Now that we have talked a lot about the extreme issue of pollution in our oceans, we want to discuss the positive ways that people are trying to help!
We have all heard of a few ideas that people have for cleaning the ocean along with some really cool technology. The purpose of this blog is to look at a few technological advances that might be vital in the future for cleaning our oceans. It is important that we know what is being done to help in order to figure out what else we can do. So here we go!
The Ocean Cleanup System 001
The Ocean Cleanup was founded in 2013 by an 18-year-old Dutch man named Boyan Slat. Boyan believes that as we move forward as a society, we need to clean up after ourselves as we go. The Ocean Cleanup is a non-profit organization that has the main goal of advancing technology in order to clean the oceans of pollution, specifically plastic pollution. The organization claims that it can clean half of the Great Pacific Garbage Patch in 5 years.
The main project is a 600-meter passive drifting system that utilizes the ocean’s currents to pick up trash as it goes. The technology has advanced throughout the years, but currently, the design is a “floater” that sits on top of the water and has a tapered 3-meter “skirt” attached below. The floater prevents plastic from flowing over and the skirt makes sure plastic debris does not escape underneath. The ocean’s current will carry the system and catch plastic as it goes.
On their website, The Ocean Cleanup claims that the floating system is designed to capture tiny to large sizes of debris including ghost nets. They claim that if they were able to put the system to work full-scale in oceans around the world, along with a reduction of littering, they could clean 90% of ocean pollution by 2040. Wow!
Visit their website at www.theoceancleanup.com/technology/ for more information. They have a ton of cool graphics and easy to read information about their organization and their efforts to end ocean pollution.
E6PR, or Eco Six-Pack Ring, is an eco-friendly six-pack ring. We have all seen the images of animals misshapen or choking due to these rings that are made of plastic, but the 3 groups who founded E6PR decided that enough was enough and made a product that could be a solution to the problem. As I mentioned, this company was founded in 2017 by 3 different groups, We Believers, Entelequia, and private investors in the beverage packing industry. They got together, and with help, created a product that could replace plastic rings.
E6PR is made of byproduct waste and other compostable materials. If the product is disposed of properly and makes it to a compostable facility, it has the ability to degrade in a matter of days. If it finds its way to a land or water system, it is able to degrade in a matter of weeks, depending on where it ends up. The beauty of this product is that it does not cause harm to wildlife if eaten.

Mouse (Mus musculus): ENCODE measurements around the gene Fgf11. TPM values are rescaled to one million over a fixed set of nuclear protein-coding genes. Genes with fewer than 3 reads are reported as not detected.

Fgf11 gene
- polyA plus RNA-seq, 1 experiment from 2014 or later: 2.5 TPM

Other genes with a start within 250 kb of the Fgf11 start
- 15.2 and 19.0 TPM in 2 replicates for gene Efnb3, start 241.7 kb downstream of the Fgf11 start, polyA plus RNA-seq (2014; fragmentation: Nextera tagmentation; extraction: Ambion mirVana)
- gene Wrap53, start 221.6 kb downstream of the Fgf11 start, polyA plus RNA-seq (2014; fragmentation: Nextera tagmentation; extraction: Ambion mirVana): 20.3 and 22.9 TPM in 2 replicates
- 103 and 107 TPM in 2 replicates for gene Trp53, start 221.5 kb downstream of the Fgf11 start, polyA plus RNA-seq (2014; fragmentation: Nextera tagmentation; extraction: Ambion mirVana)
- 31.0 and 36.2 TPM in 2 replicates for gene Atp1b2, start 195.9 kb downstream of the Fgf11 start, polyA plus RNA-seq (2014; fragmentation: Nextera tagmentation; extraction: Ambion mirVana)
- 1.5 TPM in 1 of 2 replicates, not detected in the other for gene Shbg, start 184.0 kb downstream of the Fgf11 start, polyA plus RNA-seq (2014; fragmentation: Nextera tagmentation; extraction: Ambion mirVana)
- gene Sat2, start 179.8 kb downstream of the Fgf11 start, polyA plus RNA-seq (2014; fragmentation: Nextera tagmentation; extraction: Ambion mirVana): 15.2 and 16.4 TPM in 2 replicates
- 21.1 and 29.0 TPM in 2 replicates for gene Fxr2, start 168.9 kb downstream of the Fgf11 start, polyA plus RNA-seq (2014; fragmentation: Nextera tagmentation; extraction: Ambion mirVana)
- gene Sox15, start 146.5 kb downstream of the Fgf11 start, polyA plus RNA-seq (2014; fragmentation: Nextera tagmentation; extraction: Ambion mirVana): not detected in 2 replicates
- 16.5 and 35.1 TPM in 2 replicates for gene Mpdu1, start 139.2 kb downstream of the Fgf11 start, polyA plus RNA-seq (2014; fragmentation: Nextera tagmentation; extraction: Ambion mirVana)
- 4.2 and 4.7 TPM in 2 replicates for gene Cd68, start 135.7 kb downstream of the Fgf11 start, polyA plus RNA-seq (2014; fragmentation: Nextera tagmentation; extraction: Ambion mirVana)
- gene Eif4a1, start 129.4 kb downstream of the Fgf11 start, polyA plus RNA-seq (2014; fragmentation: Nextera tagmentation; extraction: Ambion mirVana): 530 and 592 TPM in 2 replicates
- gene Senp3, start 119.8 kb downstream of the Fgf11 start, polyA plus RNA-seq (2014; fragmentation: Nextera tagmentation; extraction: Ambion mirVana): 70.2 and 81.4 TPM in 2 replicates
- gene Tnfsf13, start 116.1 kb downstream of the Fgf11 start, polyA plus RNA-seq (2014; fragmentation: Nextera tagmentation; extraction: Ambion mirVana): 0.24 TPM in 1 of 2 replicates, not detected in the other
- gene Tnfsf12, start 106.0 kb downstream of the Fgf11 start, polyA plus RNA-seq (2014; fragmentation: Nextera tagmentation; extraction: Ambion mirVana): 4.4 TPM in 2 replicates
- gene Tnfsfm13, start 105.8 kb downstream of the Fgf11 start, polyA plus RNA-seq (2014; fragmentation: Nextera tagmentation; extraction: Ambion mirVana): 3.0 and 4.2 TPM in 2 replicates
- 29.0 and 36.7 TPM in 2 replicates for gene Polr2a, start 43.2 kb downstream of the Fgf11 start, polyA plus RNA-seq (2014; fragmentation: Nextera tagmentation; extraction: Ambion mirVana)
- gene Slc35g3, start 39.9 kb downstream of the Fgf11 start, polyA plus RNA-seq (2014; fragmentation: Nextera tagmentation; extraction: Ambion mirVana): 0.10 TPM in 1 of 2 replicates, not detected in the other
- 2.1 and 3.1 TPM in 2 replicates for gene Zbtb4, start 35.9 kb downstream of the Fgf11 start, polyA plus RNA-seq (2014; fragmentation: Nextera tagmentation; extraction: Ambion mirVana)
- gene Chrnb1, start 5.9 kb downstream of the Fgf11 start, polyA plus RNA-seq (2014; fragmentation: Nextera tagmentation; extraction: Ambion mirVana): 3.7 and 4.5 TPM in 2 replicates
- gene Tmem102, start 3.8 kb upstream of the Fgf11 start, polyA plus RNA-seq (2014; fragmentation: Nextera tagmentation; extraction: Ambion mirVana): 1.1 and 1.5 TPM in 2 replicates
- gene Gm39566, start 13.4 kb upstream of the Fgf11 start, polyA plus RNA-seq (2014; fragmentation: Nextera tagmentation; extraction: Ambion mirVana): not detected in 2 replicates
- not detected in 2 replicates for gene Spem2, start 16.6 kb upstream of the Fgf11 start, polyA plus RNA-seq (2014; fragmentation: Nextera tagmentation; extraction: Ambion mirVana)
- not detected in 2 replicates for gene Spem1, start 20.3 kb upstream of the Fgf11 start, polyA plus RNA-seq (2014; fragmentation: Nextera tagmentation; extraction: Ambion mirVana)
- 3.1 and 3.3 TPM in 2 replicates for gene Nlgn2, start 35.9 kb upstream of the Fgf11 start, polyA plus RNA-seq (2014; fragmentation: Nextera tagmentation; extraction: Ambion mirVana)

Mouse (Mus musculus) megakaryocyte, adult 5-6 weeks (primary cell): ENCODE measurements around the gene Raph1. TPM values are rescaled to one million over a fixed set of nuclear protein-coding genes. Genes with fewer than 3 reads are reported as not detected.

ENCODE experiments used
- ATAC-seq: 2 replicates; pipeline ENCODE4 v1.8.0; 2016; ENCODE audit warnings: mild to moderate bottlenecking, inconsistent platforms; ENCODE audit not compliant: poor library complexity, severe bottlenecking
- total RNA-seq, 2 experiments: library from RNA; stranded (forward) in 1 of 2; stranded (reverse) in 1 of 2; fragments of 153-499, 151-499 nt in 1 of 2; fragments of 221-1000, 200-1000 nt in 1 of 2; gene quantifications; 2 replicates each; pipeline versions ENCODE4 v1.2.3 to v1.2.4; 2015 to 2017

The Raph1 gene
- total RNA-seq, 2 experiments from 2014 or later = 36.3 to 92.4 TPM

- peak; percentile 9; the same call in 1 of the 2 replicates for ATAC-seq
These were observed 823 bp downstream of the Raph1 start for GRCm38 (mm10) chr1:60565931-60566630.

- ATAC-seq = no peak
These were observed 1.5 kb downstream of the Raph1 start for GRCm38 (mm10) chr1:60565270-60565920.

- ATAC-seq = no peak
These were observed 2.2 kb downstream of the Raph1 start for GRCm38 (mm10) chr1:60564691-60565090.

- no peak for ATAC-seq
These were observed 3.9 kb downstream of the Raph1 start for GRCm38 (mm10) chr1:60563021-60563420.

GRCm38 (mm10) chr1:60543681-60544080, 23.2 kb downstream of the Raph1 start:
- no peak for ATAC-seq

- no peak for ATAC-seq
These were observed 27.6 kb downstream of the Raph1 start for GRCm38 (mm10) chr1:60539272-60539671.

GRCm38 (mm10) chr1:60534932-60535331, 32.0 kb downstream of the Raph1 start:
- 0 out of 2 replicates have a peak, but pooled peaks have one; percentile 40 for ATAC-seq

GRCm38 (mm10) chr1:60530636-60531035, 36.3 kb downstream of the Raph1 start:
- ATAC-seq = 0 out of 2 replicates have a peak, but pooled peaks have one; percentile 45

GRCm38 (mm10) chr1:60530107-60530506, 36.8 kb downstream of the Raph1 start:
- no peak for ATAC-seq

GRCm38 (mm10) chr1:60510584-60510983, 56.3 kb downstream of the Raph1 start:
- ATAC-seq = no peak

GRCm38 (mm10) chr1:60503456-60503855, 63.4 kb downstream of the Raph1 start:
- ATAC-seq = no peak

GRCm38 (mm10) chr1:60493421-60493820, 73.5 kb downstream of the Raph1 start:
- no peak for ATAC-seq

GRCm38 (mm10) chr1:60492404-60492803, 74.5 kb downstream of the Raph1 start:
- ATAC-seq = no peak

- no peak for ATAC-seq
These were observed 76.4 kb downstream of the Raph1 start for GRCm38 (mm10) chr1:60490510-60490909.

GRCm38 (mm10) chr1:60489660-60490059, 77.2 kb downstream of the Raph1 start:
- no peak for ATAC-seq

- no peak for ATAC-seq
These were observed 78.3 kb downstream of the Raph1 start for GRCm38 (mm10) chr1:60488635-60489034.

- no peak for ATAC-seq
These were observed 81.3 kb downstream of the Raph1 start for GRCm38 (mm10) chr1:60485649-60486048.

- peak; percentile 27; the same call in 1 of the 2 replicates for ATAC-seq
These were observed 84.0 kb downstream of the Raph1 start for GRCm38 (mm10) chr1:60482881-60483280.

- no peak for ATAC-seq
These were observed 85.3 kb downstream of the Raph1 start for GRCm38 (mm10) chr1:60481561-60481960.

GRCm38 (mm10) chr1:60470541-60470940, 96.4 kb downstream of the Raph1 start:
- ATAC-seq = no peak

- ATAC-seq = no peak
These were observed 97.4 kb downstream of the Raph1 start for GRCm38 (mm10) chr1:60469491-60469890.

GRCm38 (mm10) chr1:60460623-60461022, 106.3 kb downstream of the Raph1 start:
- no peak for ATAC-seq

In 2016, Salt Water Brewery announced that all of their six-packs of a specific beer would be packaged with this compostable holder. They claim the six-pack rings are made of byproduct from brewing beer, such as barley and wheat.
Check out this article by National Geographic on this issue (www.nationalgeographic.com/environment/2018/09/news-plastic-six-pack-rings-alternatives-history/) as well as the website for E6PR for more information (www.e6pr.com/about-e6pr).
A Seabin is a product that was created by Andrew Turton and Pete Ceglinski who were passionate surfers who quit their jobs to create a seabin that could collect trash, oil, fuel, and detergents from the ocean. While creating a product was one of the goals for the company, the ultimate goal that drives their passion is to “have pollution free oceans for our future generations”.
The Seabin is a “ floating debris interception device” that can be placed in areas with calm water and where services are available. The bin sucks in water from the surface which passes through a bag inside the Seabin. The Seabin has a submersible water pump that is capable of displacing 25.000 Lph (liters per hour), which is plugged into a 110/220 V outlet. The water is sucked into the bin then displaced back to the marina while the debris stays in the bin. The Seabin is able to collect 3.3 pounds (1.5 kgs) of floating debris a day including microplastics. It is also able to collect around ½ tons of debris in a year.
As you might assume, the Seabin must be cleaned and maintained in order for the product to be used to its full potential. The Seabin can hold up to 44 pounds (or 20 kgs) and should be checked twice a day and cleaned at least once a month. This device must be placed in an area that is a problem area for pollution such as marinas or floating docks. This makes it easier for the currents and wind to push debris towards the Seabin.
For more information about the Seabin Project, visit their website at www.seabinproject.com/ . They have tons of information, videos, and a great blog!
What To Do Now?
Now that we know some of the technological advancements that are being made in order to help put a stop to ocean pollution, don’t you want to help! We may not all be able to come up with cool new inventions but keep recycling, cleaning beaches and helping where you can to stop ocean pollution. We made the problem so let’s work together to solve it!